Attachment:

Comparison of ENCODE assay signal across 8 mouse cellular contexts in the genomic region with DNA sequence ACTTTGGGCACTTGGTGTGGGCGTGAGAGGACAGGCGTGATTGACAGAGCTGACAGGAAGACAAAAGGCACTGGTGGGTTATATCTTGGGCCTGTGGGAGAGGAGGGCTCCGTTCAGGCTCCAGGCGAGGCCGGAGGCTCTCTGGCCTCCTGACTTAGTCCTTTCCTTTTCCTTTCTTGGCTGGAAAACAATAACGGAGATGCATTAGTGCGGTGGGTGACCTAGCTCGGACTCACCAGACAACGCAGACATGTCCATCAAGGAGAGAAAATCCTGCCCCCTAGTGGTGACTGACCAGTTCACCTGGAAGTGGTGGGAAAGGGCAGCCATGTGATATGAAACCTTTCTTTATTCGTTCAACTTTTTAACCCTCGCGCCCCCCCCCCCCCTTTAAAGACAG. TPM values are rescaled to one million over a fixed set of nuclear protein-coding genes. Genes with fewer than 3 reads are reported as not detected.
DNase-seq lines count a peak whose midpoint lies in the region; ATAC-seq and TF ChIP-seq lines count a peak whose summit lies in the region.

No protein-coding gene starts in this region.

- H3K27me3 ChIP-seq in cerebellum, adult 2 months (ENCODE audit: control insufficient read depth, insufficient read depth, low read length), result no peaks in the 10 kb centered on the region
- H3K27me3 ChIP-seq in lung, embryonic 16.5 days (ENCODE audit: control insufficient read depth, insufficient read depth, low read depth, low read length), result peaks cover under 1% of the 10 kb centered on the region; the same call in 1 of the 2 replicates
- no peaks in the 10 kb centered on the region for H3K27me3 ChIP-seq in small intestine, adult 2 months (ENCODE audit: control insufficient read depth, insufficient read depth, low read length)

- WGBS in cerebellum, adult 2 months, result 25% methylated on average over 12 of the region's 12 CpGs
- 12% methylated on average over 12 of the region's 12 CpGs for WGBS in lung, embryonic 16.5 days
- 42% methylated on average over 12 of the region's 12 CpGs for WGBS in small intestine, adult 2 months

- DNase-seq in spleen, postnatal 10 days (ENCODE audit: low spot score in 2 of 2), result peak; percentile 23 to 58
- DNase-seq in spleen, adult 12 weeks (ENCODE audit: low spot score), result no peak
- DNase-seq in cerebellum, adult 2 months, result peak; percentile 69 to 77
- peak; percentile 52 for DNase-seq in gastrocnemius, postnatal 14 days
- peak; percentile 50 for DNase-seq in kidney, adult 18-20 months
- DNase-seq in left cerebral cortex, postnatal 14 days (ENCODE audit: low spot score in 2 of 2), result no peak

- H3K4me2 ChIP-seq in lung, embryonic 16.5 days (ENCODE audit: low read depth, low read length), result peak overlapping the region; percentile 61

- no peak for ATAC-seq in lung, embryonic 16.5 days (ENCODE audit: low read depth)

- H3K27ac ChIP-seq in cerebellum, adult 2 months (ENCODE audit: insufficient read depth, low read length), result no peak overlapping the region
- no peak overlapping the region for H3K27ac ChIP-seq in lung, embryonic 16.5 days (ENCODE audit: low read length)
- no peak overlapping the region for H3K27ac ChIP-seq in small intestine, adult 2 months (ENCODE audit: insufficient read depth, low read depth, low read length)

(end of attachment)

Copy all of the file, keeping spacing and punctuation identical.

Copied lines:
Comparison of ENCODE assay signal across 8 mouse cellular contexts in the genomic region with DNA sequence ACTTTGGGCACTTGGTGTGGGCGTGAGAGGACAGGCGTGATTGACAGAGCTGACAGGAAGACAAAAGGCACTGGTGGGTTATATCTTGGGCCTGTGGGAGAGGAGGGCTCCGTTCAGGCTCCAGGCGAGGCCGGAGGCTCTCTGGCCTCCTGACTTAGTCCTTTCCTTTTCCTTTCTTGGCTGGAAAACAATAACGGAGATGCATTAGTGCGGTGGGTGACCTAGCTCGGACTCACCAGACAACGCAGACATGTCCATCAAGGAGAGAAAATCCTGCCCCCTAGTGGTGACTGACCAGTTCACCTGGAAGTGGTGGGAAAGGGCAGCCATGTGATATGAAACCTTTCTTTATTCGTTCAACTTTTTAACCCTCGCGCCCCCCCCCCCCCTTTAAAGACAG. TPM values are rescaled to one million over a fixed set of nuclear protein-coding genes. Genes with fewer than 3 reads are reported as not detected.
DNase-seq lines count a peak whose midpoint lies in the region; ATAC-seq and TF ChIP-seq lines count a peak whose summit lies in the region.

No protein-coding gene starts in this region.

- H3K27me3 ChIP-seq in cerebellum, adult 2 months (ENCODE audit: control insufficient read depth, insufficient read depth, low read length), result no peaks in the 10 kb centered on the region
- H3K27me3 ChIP-seq in lung, embryonic 16.5 days (ENCODE audit: control insufficient read depth, insufficient read depth, low read depth, low read length), result peaks cover under 1% of the 10 kb centered on the region; the same call in 1 of the 2 replicates
- no peaks in the 10 kb centered on the region for H3K27me3 ChIP-seq in small intestine, adult 2 months (ENCODE audit: control insufficient read depth, insufficient read depth, low read length)

- WGBS in cerebellum, adult 2 months, result 25% methylated on average over 12 of the region's 12 CpGs
- 12% methylated on average over 12 of the region's 12 CpGs for WGBS in lung, embryonic 16.5 days
- 42% methylated on average over 12 of the region's 12 CpGs for WGBS in small intestine, adult 2 months

- DNase-seq in spleen, postnatal 10 days (ENCODE audit: low spot score in 2 of 2), result peak; percentile 23 to 58
- DNase-seq in spleen, adult 12 weeks (ENCODE audit: low spot score), result no peak
- DNase-seq in cerebellum, adult 2 months, result peak; percentile 69 to 77
- peak; percentile 52 for DNase-seq in gastrocnemius, postnatal 14 days
- peak; percentile 50 for DNase-seq in kidney, adult 18-20 months
- DNase-seq in left cerebral cortex, postnatal 14 days (ENCODE audit: low spot score in 2 of 2), result no peak

- H3K4me2 ChIP-seq in lung, embryonic 16.5 days (ENCODE audit: low read depth, low read length), result peak overlapping the region; percentile 61

- no peak for ATAC-seq in lung, embryonic 16.5 days (ENCODE audit: low read depth)

- H3K27ac ChIP-seq in cerebellum, adult 2 months (ENCODE audit: insufficient read depth, low read length), result no peak overlapping the region
- no peak overlapping the region for H3K27ac ChIP-seq in lung, embryonic 16.5 days (ENCODE audit: low read length)
- no peak overlapping the region for H3K27ac ChIP-seq in small intestine, adult 2 months (ENCODE audit: insufficient read depth, low read depth, low read length)